How does President Obama's contribution to the national debt compare to those of other modern Presidents?

To answer that question, we're going to express the United States' total public debt outstanding in the more human scale terms of U.S. households, for which the U.S. Census provides data going back to 1967.

Our chart below summarizes what we find when we calculate the national debt per U.S. household for each of the U.S. government's fiscal year from 1967 through the just ended fiscal year for 2012, both in nominal and real (inflation-adjusted) terms.

Total U.S. Public Debt Outstanding per U.S. Household, 1967-2012

Here's how much each President since 1969 added to the U.S. national debt burden per household on average for each year they were in office, after adjusting for inflation (note: we're omitting the data for 1967 and 1968 since it coincides with only part of Lyndon Johnson's term in office):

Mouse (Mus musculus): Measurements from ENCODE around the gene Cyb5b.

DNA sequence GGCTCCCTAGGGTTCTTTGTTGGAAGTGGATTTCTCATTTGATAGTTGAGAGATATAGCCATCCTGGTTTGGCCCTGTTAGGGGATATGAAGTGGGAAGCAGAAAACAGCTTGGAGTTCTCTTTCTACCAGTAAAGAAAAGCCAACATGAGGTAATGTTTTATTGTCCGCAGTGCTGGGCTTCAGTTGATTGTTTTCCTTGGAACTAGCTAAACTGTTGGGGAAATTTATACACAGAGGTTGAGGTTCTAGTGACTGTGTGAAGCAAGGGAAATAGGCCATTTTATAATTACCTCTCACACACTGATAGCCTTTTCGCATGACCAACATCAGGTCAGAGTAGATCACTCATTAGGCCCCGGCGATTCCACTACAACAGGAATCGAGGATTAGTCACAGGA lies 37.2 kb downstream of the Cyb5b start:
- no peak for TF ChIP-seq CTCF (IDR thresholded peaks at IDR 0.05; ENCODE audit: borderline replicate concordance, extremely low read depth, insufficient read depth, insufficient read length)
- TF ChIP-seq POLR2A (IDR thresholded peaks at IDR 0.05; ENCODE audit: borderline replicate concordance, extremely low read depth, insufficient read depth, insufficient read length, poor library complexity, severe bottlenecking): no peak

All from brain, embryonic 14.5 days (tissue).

Average Inflation-Adjusted Annual Change in U.S. National Debt Burden per Household for Modern U.S. Presidents, 1969-2012

After accounting for the effect of inflation, we find that President Obama is racking up national debt at a rate that's nearly three times faster than any other U.S. President in the modern era since 1969.

That's quite an achievement.